Why submit bill requests now?

by Patti Dahlberg

Although the Colorado General Assembly is only in session from January to May each year, General Assembly members know that being a bill-clipartlegislator requires year-round attention to legislative responsibilities. The first bill request deadline is still almost three months away (Thursday, December 1), but there are significant benefits to starting the bill drafting process as early as possible during the interim. (See Ask OLLS posting “The start of the legislative session is over 4 months away. Why should I bother to get my bill requests in now?”)

Submitting bill requests early allows legislators, legislative staff, and stakeholders more time to research, consider, develop, and draft bills. And there are other benefits for legislators who can invest a little more time on bill drafting earlier in the fall.

Time Management:
There’s no way around it – bill request deadlines require legislators and staff to complete the bulk of the bill drafting before the convening date of the next session. A legislator can wait until the deadline to submit his or her bill requests and spend the four to five weeks immediately before session – including the holidays – in heavy drafting mode or try to shift a portion of the pre-session drafting demands to earlier in the interim and:

  • Reduce the time demands of drafting in December and January, allowing more time to prepare for session, meet with constituents and stakeholders, and tie up other personal matters before the session starts.
  • Save big on time and enjoy bill request flexibility by having a solid draft of a bill completed by November. (There is no need to finalize a bill until closer to the desired introduction date.)
  • Have the luxury of focusing on one or two bill requests at a time. Once a bill draft is close to being finished, the request can be set aside and the legislator and drafter can start work on another bill. This way, a legislator isn’t just trading a busy December for a busy September or October, but instead leveling the time demands of bill drafting over four to five months.
  • Allow legislative staff more time to assist in developing and drafting the legislation. Staff is more readily available to attend meetings, consult on drafting language, and, if needed, provide in-depth research before December.

A lot can change between now and January and it may seem that drafting in September and October could be a waste of time. After all, a legislator may need to significantly change, update, or even withdraw a bill draft before introduction. But that’s okay, because it’s usually easier and faster to revise or rewrite an existing bill draft than to create it from scratch at the last minute. Even if a legislator finds that he or she must withdraw a bill request, he or she doesn’t lose the benefits of early drafting efforts.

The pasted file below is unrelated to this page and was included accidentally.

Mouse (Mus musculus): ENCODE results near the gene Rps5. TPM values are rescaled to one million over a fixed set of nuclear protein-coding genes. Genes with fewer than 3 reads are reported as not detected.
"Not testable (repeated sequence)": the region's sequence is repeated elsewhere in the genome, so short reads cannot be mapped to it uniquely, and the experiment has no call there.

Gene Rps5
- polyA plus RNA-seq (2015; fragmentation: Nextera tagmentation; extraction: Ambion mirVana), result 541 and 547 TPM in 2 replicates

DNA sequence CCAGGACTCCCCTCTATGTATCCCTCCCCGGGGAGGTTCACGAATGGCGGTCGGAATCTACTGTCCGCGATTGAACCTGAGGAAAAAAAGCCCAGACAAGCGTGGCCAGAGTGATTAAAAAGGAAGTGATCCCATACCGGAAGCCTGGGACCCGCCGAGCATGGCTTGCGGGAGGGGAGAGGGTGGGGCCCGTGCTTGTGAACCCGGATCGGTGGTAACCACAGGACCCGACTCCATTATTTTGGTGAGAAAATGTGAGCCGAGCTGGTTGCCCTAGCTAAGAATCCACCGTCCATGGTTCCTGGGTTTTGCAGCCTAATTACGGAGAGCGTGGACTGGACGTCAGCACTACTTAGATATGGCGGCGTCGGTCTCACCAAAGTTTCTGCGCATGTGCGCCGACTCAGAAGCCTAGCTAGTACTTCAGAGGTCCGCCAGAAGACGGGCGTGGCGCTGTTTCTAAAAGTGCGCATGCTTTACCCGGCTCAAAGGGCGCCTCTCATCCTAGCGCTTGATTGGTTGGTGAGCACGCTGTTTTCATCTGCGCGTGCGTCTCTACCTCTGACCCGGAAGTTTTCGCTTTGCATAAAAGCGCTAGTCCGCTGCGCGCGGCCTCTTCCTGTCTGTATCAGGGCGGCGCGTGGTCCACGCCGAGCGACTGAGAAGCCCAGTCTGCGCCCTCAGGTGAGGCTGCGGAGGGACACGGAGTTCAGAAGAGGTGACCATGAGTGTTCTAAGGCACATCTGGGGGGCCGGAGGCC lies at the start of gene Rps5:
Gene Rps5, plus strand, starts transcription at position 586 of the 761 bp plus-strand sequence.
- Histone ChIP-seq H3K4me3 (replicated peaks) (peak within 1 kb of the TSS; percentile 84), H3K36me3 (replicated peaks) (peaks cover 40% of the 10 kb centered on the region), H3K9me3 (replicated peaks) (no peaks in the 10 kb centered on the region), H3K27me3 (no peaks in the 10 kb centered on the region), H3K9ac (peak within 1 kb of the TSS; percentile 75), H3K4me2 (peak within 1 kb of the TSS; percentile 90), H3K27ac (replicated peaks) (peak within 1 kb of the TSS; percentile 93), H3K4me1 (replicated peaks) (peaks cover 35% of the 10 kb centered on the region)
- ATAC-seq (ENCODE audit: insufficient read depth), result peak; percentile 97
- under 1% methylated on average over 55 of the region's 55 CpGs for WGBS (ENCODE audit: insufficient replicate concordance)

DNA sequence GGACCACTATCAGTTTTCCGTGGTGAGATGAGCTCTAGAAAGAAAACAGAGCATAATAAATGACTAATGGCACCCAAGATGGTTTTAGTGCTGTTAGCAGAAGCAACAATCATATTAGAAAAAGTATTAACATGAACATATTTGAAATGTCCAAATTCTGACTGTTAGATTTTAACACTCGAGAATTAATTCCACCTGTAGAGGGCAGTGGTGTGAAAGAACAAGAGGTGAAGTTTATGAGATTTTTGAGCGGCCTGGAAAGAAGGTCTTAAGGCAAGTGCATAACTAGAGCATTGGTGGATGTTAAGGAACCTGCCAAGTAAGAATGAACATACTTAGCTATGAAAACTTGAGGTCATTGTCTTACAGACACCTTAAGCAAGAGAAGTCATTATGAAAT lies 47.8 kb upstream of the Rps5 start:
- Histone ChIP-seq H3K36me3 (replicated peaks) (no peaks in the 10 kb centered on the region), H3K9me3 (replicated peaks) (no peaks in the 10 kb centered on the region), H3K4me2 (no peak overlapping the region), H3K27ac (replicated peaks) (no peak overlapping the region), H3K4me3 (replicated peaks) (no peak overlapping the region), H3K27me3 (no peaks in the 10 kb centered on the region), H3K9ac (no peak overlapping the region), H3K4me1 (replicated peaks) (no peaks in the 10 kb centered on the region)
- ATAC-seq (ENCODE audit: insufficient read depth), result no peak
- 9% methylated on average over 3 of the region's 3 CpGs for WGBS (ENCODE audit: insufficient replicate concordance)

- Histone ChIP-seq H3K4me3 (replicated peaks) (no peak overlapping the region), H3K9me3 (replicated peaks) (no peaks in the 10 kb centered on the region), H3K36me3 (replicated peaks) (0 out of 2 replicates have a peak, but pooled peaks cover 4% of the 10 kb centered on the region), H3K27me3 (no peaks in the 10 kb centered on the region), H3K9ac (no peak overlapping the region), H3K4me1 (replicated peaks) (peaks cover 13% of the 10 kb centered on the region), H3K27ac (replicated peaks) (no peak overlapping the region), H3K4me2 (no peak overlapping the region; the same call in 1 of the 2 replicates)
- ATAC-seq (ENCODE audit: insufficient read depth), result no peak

• Early interim bill drafting allows a legislator and the bill’s stakeholders more time to make informed decisions about the bill’s content. Early interim drafting may require legislators to set some internal production deadlines to keep the bill draft moving along, especially when working with larger groups of stakeholders and constituents.
  • With a bill draft in hand, even if it’s only an initial draft, a legislator is better equipped to know whether to introduce the bill, who to approach for second house sponsorship, and where the bill fits best in his or her bill introduction order.
  • Often it is impossible to determine if a bill request is identical or substantially similar to another legislator’s bill request until draft language is available. By having drafts completed earlier in the interim, staff can more easily identify duplicate bills and the legislator can decide whether to proceed or replace the request sooner. (See Ask OLLS posting “What happens if I make the same bill request as another legislator?”)
  • If a legislator has his or her bill drafted in the fall, he or she may authorize a fiscal analyst to provide an early estimate of how much the bill may cost. Knowing how expensive a bill may be before it’s introduced enables the legislator to consider changes before the bill is introduced and becomes public.
  • The ability to review drafts of bills before the December 1 deadline is one of the best reasons to use more of the interim to develop and draft bills. If a legislator must decide whether to withdraw and replace one or more bill requests, then it’s best to make that decision before the first bill request deadline when the rules allow greater flexibility in making and replacing bills.

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